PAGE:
Our fitness columnist found that the key is connecting — up close — with your dance partner. She rediscovered the beauty of dancing with someone else, and also the importance of repetition when learning something new.
THE MUSIC WAS soft and romantic, and the dance reflected the sound, with steps graceful and lovely.
I watched as teachers Greg Rolnick and Blair Kaufer spun around the floor. Each step was purposeful, connected and sensual as they slid their feet across the floor in a tango. Greg told the class that tango “is about the great joy of being close to another human being.”
I was at Century Ballroom on Capitol Hill to observe the Intro to Tango class, which was already several classes into the series.
As soon as the music started, Greg told the students to tune in to their partners and practice the steps they had learned. Breathe and enjoy the connection, he said.
Most Read Stories
- Ballard's homelessness quadrupled last year, and anger is spilling over
- Foreign tech workers face higher hurdles in H-1B visa applications
- Arrest of alleged Russian agent Maria Butina puts spotlight on Bellevue's Second Amendment Foundation
- ‘Deadliest Catch’ co-star Edgar Hansen pleads guilty to sexually assaulting teen girl
- Expect the Mariners to be trade-deadline buyers. So, who are potential targets?
The students paired up and worked on the basics, moving side to side and counting before dancing in a counterclockwise direction. The steps were simple, yet still had moments that required focus, like crossing ankles and pausing.
They teach Argentine tango at Century, and Greg told me it is essentially an improvisational dance.
“You can do pretty much anything as long as you’re working together,” he said.
In the four-week series, classes break down foundational steps, such as four-, six- and eight-count phrases, to give students structure before taking on creative movement.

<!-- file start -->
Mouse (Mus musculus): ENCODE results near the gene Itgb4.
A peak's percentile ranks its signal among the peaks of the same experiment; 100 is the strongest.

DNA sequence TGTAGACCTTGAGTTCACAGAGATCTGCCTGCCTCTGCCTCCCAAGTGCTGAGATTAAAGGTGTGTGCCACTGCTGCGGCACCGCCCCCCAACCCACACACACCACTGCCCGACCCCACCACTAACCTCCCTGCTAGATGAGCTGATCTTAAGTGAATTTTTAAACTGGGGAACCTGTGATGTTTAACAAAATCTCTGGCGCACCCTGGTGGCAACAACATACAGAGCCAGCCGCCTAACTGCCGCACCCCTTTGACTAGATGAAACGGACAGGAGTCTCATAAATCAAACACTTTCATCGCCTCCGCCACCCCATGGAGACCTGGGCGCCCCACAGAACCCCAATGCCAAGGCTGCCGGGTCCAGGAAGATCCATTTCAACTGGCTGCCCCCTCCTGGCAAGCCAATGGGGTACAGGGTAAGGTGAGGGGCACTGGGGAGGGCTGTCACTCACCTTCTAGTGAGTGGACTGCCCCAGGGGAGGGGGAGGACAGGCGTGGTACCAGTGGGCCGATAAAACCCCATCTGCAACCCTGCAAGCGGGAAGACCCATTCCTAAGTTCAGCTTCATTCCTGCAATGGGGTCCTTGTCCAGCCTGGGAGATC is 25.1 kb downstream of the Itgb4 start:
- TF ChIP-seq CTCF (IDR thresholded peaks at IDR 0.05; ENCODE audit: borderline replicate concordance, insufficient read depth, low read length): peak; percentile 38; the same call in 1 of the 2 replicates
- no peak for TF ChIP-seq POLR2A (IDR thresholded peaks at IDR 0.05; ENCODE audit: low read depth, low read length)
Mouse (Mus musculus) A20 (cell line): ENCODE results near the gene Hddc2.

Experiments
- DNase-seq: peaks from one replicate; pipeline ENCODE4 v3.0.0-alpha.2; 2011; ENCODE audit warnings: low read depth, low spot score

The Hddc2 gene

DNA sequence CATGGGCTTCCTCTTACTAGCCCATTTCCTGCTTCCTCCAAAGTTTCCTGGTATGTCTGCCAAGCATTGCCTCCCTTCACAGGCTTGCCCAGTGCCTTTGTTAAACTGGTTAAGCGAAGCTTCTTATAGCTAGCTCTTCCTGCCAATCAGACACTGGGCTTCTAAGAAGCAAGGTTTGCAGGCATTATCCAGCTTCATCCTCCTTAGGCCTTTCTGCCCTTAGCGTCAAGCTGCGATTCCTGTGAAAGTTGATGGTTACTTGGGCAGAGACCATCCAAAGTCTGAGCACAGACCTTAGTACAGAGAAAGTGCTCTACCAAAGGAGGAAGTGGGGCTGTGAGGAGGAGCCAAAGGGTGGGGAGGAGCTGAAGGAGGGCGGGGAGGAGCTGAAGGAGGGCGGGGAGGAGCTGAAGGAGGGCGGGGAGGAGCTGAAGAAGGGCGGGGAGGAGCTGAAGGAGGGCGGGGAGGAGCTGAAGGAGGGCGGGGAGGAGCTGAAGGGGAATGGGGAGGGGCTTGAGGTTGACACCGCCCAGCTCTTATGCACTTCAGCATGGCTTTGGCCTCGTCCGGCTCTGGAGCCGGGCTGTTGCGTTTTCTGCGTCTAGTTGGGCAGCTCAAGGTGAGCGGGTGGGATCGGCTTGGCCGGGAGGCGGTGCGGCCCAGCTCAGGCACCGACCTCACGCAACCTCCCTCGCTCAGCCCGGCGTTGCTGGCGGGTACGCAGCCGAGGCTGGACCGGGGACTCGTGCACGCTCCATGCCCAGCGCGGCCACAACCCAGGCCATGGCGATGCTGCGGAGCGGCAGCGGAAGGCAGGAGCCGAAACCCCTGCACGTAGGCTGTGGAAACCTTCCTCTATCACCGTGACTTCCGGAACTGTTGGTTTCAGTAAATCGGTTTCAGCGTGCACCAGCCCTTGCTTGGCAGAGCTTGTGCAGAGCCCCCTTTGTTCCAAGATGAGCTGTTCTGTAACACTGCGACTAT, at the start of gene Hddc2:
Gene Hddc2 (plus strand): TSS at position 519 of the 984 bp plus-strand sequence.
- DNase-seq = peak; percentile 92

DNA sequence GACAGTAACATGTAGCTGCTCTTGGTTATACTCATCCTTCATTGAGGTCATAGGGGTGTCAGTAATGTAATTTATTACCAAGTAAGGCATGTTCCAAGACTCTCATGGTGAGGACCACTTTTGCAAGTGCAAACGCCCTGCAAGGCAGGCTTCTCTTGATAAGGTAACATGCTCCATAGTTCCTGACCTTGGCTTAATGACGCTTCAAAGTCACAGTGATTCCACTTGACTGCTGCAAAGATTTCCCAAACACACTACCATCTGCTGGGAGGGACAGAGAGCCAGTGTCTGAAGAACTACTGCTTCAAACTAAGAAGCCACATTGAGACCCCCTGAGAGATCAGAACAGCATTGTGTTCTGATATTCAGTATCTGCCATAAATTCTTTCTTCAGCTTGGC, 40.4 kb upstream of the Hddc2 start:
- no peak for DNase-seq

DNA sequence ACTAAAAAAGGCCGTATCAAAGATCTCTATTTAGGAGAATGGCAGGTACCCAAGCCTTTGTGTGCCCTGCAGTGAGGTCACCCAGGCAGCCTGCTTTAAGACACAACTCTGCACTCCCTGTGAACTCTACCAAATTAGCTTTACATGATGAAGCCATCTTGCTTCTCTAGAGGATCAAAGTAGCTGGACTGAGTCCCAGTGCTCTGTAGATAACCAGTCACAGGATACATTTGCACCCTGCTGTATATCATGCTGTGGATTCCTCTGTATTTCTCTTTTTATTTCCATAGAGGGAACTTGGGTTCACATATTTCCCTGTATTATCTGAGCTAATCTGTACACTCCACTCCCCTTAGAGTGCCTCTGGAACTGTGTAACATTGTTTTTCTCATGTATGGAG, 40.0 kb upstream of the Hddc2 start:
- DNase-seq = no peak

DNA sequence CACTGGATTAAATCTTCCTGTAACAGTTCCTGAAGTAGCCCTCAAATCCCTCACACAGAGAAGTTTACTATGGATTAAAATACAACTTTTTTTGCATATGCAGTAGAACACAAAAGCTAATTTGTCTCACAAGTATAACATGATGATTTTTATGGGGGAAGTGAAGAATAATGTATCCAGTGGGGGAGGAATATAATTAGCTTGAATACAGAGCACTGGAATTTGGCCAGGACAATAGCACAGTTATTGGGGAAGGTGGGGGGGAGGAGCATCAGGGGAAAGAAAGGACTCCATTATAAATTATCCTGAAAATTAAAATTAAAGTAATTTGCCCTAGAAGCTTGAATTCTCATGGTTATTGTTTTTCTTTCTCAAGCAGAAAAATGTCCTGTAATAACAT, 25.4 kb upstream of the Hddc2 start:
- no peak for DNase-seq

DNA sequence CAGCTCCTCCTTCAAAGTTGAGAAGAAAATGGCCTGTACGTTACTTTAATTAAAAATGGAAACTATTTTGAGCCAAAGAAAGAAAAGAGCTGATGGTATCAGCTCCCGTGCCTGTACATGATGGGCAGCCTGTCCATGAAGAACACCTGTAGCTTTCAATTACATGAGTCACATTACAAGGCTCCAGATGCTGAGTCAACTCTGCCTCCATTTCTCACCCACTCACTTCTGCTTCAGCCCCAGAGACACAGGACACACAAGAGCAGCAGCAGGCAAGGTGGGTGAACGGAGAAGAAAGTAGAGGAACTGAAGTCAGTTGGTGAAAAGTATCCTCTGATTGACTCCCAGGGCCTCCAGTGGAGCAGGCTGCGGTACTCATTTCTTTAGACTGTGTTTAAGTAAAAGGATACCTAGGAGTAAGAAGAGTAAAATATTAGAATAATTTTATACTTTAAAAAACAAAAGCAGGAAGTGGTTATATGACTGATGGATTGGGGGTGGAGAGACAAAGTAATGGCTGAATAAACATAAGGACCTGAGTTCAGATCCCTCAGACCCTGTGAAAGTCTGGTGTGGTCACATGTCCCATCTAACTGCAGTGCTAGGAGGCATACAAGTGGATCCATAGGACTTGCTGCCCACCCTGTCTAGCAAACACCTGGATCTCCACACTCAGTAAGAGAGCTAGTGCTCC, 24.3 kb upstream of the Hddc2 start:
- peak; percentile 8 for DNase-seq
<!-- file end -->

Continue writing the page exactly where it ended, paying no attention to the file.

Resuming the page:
After watching the students, and giving them pointers on the basic steps, Blair and Greg moved on to a more-complicated sequence that included pivots, crossing ankles and a sexy leg lift.
They moved slowly, and it still didn’t look easy.
They broke down the move — sentada, parada, giro — into parts, showing the class how to think about each section. For sentada, or seat, the follower mimics leaning back in a chair. For parada, he or she stops. For giro, he or she comes around the lead.
The students had looks of determination and focus on their faces as they worked on the steps; I could practically see their brains whirring with the new information. Blair and Greg moved through the group, pointing out weight transfers and showing leads how to move their followers into the correct position. Sometimes, dancers were so focused, they nearly collided with other couples.
As they practiced, I watched them get more confident with the complex parts of the phrase. Some people even started to add their own flairs on the leg lift. It reminded me again of how important repetition is to learning something new. Watching the couples dance, I saw how much the dynamic of social dance shifts, depending on your partner, from straightforward to partners with more flair. And with every song, they rotated partners, challenging themselves to dance with new leads and followers.
After several songs, the students returned to a circle. Blair and Greg showed them how they could incorporate all of their steps, from the basics to the day’s more complicated footwork. They moved slowly, then quickened their pace, covering more of the floor. They danced closely, chest to chest, and they danced with a bigger gap between them. No matter the pace or the distance, Blair and Greg stayed immersed in the movement, the music and each other.
I often think of dance as something to do on my own, and tango reminded me that dancing together has a beauty and connection that deserve more time and attention.